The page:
The clock read 10:00 am. Blake had one more hour left before he had to leave to catch his train. He glanced down at his list of things to do before leaving. Most of the items were completed, he just had to talk to a few people. Blake took in a deep breath. This was going to be the hard part.
The doorbell rang and Blake walked over to the window to see who it was. It was his brother, Dan. He already talked to Dan yesterday and told him what was going on. This visit was not going to help. Blake needed to get rid of his brother as quickly as possible.
Blake opened the door slowly. “Heh, what are you doing here?” he asked. Dan pushed his way into the house and then turned to face his younger brother.
“I think you are making a big mistake,” he said. “And I am sure Dad would think so too.”
“What do you mean, Dad would think I'm making a mistake? Didn't he enlist in the military when he was 18? I'm 22, graduated from college with the ROTC program, and commissioned as an officer in the US Army. I think Dad would be proud.”
Dan shook his head. “Nope, he would say you are a fool. He said the Army was the worst experience of his life.”
Blake stared at his older brother. “Why are you telling me this now? I was in the ROTC for 4 years, you could have said something about this at any time during those years. Besides, Mom disagrees with you.”
“Like Dad would tell her he hated the Army. You know granddad served, as did every other male on mom's side. Mom is very proud of her military family.”
“All the more reason for me to carry on with the family tradition. Besides, dummy, it is too late. I've received my assignment and have to report to the base by 1400 hours. The Army doesn't take too kindly to soldiers who change their minds at the last minute.”
Dad raised his left eyebrow. “Good point,” he said. He then looked around his brother's house. “What are you doing with all your stuff while you're gone?”
Blake glanced at his watch. “I've got a buddy staying here while I'm gone and he's going to look after everything. Don't you trust me that I know how to think ahead?”
“Nope, that's not it. I'm just curious.”
“OK. Now that your curiosity is satisfied, you need to get going so I can finish up my list and catch my train on time.”
“You're taking the train? What's wrong with the bus?”
Blake exhaled loudly. “The bus takes too long and I would have already missed the bus I need to catch to get to the base on time. Bro, what is with you?”
Dan looked down at his shoes. “Nothing. I'm just going to miss you, little brother. Who else am I going to go fishing with? It was just you, me, and Dad who liked to fish. Now both of you will be gone.”
“Then fish by yourself until you find someone else willing to sit in a boat with you all day.” Blake picked up his cell phone and put it in his pocket and then began to pick up his duffle bag. “Dude, my Uber will be here any moment.”
“I can drive you.” Dad offered.
“I don't think so. I need the time to gather my thoughts. You'd just talk the whole time.”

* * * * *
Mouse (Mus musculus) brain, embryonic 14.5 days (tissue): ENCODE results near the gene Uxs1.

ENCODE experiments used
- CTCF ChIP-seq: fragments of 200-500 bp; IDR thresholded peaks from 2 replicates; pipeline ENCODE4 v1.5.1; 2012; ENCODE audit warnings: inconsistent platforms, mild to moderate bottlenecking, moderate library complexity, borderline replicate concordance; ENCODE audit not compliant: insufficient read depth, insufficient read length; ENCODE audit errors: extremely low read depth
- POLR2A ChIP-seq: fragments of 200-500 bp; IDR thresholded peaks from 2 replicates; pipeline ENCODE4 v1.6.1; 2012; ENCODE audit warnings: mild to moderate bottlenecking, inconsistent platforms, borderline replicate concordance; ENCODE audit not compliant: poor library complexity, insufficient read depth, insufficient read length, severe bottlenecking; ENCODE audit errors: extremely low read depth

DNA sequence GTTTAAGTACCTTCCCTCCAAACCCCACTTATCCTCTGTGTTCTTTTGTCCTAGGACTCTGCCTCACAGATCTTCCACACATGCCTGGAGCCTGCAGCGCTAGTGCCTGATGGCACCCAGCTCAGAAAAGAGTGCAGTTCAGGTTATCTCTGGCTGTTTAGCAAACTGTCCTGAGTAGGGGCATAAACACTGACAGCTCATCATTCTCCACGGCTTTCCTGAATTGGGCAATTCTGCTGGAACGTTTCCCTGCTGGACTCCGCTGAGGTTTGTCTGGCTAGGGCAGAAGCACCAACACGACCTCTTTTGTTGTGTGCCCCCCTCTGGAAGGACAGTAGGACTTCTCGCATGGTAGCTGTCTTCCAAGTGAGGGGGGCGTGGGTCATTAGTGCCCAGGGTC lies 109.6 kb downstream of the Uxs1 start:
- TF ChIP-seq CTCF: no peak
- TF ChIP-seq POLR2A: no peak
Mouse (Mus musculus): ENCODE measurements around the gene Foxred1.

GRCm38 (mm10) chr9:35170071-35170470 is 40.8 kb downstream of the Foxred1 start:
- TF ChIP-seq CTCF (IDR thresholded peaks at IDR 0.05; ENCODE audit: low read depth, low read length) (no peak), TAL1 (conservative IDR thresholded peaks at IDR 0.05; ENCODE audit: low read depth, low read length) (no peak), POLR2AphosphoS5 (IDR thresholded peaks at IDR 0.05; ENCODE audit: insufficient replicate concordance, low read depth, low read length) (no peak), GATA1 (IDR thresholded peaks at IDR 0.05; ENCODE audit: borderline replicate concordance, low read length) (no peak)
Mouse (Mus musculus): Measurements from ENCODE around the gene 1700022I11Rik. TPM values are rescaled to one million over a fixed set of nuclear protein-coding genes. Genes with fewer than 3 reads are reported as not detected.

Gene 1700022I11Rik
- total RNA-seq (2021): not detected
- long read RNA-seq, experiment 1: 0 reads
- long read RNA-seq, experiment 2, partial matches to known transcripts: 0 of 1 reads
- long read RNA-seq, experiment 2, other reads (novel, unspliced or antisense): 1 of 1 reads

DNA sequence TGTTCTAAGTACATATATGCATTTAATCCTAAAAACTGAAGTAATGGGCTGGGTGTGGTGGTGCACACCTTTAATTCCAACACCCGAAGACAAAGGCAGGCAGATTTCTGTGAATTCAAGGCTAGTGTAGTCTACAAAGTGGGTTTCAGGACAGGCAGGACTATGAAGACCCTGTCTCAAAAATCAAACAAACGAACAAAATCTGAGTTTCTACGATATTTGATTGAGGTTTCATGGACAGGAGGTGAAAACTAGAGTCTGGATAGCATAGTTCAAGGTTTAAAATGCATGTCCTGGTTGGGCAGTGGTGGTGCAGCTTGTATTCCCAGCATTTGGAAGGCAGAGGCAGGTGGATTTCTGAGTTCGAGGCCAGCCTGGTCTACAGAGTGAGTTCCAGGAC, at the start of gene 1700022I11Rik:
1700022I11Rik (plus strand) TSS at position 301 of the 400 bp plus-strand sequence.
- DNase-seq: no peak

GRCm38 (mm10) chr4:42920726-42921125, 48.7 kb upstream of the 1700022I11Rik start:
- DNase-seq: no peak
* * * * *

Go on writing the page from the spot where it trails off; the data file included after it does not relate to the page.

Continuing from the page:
Dan clutched his heart. “Ouch! Are you saying I talk too much?”
“Dude!!!! What do you think? I have to leave. Goodbye. I'm sure going to miss you.” Blake attempted to guide his brother towards the door. Dad stood firm.
“I'm going to miss you too. Maybe I should enlist and work with you?” Dad suggested.
“No!” Blake said in exasperation. “Absolutely not! You have a good-paying job, you don't need to join the Army. Besides, didn't you say Dad called it the worst experience of his life?”
“Yea, I did. But still,”
Blake walked over to the door and opened it slowly. “Dan, you got to go. I can't be late.”
Dan still wouldn't move. Blake then walked over to his brother and gave him a bear hug. While doing so, he gently nudged his brother towards the door.
“Hey, remember when you tried out for football and I knocked the wind out of you?” Dan said after breaking from his brother's embrace.
“No, really. Do you remember?”
“Yes, I remember. Now please, it is time for you to go.”
Dan moved towards the door a little bit. “I felt bad for you little brother. Most big brothers pound the life out of their younger siblings but I didn't. So you were unprepared for getting knocked to the ground. I wish I could have prevented it.”
“Dan, it doesn't matter now.”
“But it does, Blake. It does matter. When will I see you again?”
“Whenever I get leave, I'll come home and visit. You know that.”
“Yeah, I know. But when is that?”
“After Mom's birthday, I think. I'm not sure. Maybe I can ask for leave before her birthday.” Blake moved Dan closer to the door. “Dude, you have got to go! My Uber will be here in 2 minutes.”
“Do you have everything?”
“How would I know? I can't think with you here!”
“Blake,” Dan said.
“Dan, please be quiet.”
Then they heard a car horn honk. “Damn it, that's my ride. Dan, I got to go! Thanks for stopping by, please lock the door on your way out.” Blake grabbed his duffle bag, slung it over his shoulder, and went out the door to the waiting car. He turned and waved to Dan as he climbed into the back seat of the green car.
Dan looked out the door to his younger brother. He pulled an object out of his pocket and looked at it. “Damn, he just wouldn't let me talk, would he? I was trying to give him Dad's old St Christopher medal to keep him safe like it kept Dad safe. I guess I will have to mail it to him.”
Dan watched the green car drive down the road and out of sight. “Bye, little brother,” he said quietly before he closed the door to the house and tested it to make sure it was locked. Then he walked to his car and drove off.